Since the Shangri-La is such a popular place, the hotel is booked months in advance. By the time Holmes completed her screenplay and secured an opening, her quartet had either lost patience or concluded she wasn’t serious. But when you’re a filmmaker, setbacks and inconveniences are inevitable. Undaunted, Marilu put out the word that she needed music for a tango-based film, and friend put her on to a composer from Serbia whose music would be perfect for Holmes’ new film. Marilu found him through Facebook and he generously sold her the rights to use his music in the film for just $200.

Holmes cast herself in the lead. An Elizabeth D’Onofrio and Steven Ditmyer workshop alum, she has film and theater credits. In addition to playing Sofia (the main character) in Thinking Out Loud, she was the bride in the 2016 short I Do Bonita and has performed monologues in Night Nurse, An Act of Change, Night Luster and A Civilized Lunch with a Civilized Lady for The Naples Players. But neophyte indie filmmakers typically cannot afford to pay actors, so casting herself in the lead was as much about budget as wanting to play the part.

On the other hand, she’s kind of perfect for the role.

“I painted the lead character as a control freak,” she reveals.

“Many women who tango are controlling. I’m like that sometimes myself,” she adds with a self-deprecating smile, her chocolate eyes twinkling with playful mirth.

“But in tango, you have to let go. The man is the leader. The woman follows. In tango, the dynamic and harmony of the dance only work when both partners stick to their respective roles. You cannot cross that or else the dance simply won’t work.”

But the woman in In Tango is such a control freak, that she’s seemingly incapable of letting go.

“I wanted her to be such an extreme case that the audience will dislike her at first” – which will not only give her a nice character arc to traverse, but make the ending more satisfying as viewers discover why she’s the way she is at the beginning of the film.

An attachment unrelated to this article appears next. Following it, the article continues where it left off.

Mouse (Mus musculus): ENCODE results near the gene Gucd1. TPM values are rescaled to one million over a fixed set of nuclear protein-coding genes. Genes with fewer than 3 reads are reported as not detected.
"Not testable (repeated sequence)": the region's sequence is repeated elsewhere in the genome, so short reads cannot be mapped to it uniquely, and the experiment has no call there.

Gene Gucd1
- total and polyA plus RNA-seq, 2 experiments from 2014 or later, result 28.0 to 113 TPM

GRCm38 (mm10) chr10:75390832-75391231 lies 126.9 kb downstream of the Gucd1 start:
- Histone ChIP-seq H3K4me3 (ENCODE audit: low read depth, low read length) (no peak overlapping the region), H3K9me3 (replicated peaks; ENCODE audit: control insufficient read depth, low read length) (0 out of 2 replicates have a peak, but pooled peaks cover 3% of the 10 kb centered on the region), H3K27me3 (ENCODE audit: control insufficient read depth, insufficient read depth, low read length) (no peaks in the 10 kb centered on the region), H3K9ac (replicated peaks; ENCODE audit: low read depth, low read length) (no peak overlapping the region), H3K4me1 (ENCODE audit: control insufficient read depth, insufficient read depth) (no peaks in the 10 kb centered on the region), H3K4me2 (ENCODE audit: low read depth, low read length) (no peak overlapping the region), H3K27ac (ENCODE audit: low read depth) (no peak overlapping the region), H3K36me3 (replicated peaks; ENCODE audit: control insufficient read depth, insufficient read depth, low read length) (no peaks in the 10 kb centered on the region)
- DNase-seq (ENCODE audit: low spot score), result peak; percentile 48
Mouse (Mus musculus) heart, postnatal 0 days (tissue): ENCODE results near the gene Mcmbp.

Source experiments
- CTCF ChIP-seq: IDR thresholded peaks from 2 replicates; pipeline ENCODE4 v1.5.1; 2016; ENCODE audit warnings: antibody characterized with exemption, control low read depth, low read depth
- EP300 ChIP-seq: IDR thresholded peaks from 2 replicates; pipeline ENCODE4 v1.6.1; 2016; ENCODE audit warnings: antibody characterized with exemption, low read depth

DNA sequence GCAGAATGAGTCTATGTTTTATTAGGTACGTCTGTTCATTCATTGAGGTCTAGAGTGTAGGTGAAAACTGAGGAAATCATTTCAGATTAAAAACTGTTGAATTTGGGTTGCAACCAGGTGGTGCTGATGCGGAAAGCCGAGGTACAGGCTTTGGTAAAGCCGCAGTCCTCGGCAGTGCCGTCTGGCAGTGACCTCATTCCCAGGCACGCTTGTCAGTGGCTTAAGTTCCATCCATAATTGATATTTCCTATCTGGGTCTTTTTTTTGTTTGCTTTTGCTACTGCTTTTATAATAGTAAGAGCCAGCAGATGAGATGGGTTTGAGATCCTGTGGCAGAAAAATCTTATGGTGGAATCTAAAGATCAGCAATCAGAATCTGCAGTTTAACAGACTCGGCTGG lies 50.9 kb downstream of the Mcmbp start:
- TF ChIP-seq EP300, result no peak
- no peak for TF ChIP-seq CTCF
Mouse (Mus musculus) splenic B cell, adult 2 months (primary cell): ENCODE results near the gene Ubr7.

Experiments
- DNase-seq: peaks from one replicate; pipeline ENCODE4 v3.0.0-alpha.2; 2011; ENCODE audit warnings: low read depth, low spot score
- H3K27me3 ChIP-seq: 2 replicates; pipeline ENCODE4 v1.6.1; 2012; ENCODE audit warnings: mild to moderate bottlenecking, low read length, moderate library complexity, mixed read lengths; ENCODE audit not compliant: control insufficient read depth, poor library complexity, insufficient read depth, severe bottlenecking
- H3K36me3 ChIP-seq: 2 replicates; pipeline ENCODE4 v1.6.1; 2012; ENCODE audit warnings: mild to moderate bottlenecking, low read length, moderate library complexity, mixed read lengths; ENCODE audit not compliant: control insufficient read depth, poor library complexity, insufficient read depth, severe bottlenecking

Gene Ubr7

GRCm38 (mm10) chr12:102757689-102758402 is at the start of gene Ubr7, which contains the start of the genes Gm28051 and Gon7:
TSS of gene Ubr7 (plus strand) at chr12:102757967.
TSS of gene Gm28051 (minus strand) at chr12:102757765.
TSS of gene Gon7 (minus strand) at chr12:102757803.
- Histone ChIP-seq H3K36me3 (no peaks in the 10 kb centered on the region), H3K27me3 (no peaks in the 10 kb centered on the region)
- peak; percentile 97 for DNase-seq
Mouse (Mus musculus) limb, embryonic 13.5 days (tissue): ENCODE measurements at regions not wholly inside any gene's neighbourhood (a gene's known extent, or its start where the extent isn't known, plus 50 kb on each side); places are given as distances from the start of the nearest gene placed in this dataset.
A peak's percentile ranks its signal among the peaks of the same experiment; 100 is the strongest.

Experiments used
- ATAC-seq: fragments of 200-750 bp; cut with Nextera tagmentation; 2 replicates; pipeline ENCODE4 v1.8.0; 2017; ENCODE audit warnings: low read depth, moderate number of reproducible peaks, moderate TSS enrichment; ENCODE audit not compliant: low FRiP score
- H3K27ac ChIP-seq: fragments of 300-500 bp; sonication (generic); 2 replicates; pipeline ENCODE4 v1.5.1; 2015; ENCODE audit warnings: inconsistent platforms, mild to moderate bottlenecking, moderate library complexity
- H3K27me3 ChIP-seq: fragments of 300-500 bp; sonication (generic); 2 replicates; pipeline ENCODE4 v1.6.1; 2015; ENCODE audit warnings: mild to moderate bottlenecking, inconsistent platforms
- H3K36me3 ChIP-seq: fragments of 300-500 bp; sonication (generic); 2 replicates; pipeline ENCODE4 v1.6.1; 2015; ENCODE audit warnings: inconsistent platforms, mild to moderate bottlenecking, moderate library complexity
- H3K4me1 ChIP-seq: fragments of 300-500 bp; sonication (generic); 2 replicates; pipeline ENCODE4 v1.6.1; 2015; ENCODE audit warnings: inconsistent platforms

“Sometimes you meet people and make assumptions about them because you don’t know their backstory,” Marilu sagely observes. “So In Tango is a film about compassion and not making [false] assumptions or jumping to conclusions [because you haven’t walked in their shoes].”

For the storyline to work seamlessly, it’s necessary that the male and female leads display a certain chemistry on the dance floor. To ensure that In Tango has that quality, Holmes cast her long-time dance partner, Scott Ortegon, as her dance partner in the film. She also utilized a number of other local actors, so In Tango is not only a Florida-made film, it’s a Southwest Florida product as well.

In addition to acting and filmmaking, Marilu is a veteran when it comes to improv. She’s performed at Broadway Palm in Harry’s Senior Moment, at CFABS with Bonita City Improv, and at The Sudgen Theatre in Naples with Stage 2 Improv.

She also operates a blog, “Downloads of Wisdom,” where he writing style has been described as succinct and honest, philosophical and practical, always self-reflecting about the human experience. And in 2015, she self-published her first book—What’s In the Way of Your Happiness?—now available on Amazon and Barnes & Noble.

Holmes will be in the house for the screening of In Tango on Saturday night, so if you come to see her latest effort, you’ll get to hang out with her and hear her talk about the picture in the post-screening Q&A.

The Bonita International Film Festival runs through Sunday night, when it will conclude with an awards ceremony and closing concert in the Hinman Auditorium.

February 28, 2020.